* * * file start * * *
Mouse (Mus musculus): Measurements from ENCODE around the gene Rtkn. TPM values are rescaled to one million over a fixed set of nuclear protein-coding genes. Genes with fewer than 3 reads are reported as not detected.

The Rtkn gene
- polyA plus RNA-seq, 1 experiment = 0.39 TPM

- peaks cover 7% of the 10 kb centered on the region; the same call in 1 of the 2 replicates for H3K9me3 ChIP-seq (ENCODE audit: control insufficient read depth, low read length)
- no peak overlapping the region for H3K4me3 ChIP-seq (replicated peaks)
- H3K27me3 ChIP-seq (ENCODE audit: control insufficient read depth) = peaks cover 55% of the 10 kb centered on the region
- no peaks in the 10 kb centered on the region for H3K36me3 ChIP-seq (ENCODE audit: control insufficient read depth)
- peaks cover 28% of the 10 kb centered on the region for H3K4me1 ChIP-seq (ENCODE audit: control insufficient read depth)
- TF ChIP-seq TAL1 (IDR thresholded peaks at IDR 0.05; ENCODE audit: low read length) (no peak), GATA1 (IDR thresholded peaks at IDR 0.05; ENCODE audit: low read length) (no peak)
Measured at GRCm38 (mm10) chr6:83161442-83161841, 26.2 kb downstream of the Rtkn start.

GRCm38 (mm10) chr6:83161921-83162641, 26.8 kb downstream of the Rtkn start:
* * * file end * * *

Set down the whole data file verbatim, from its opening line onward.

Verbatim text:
Mouse (Mus musculus): Measurements from ENCODE around the gene Rtkn. TPM values are rescaled to one million over a fixed set of nuclear protein-coding genes. Genes with fewer than 3 reads are reported as not detected.

The Rtkn gene
- polyA plus RNA-seq, 1 experiment = 0.39 TPM

- peaks cover 7% of the 10 kb centered on the region; the same call in 1 of the 2 replicates for H3K9me3 ChIP-seq (ENCODE audit: control insufficient read depth, low read length)
- no peak overlapping the region for H3K4me3 ChIP-seq (replicated peaks)
- H3K27me3 ChIP-seq (ENCODE audit: control insufficient read depth) = peaks cover 55% of the 10 kb centered on the region
- no peaks in the 10 kb centered on the region for H3K36me3 ChIP-seq (ENCODE audit: control insufficient read depth)
- peaks cover 28% of the 10 kb centered on the region for H3K4me1 ChIP-seq (ENCODE audit: control insufficient read depth)
- TF ChIP-seq TAL1 (IDR thresholded peaks at IDR 0.05; ENCODE audit: low read length) (no peak), GATA1 (IDR thresholded peaks at IDR 0.05; ENCODE audit: low read length) (no peak)
Measured at GRCm38 (mm10) chr6:83161442-83161841, 26.2 kb downstream of the Rtkn start.

GRCm38 (mm10) chr6:83161921-83162641, 26.8 kb downstream of the Rtkn start: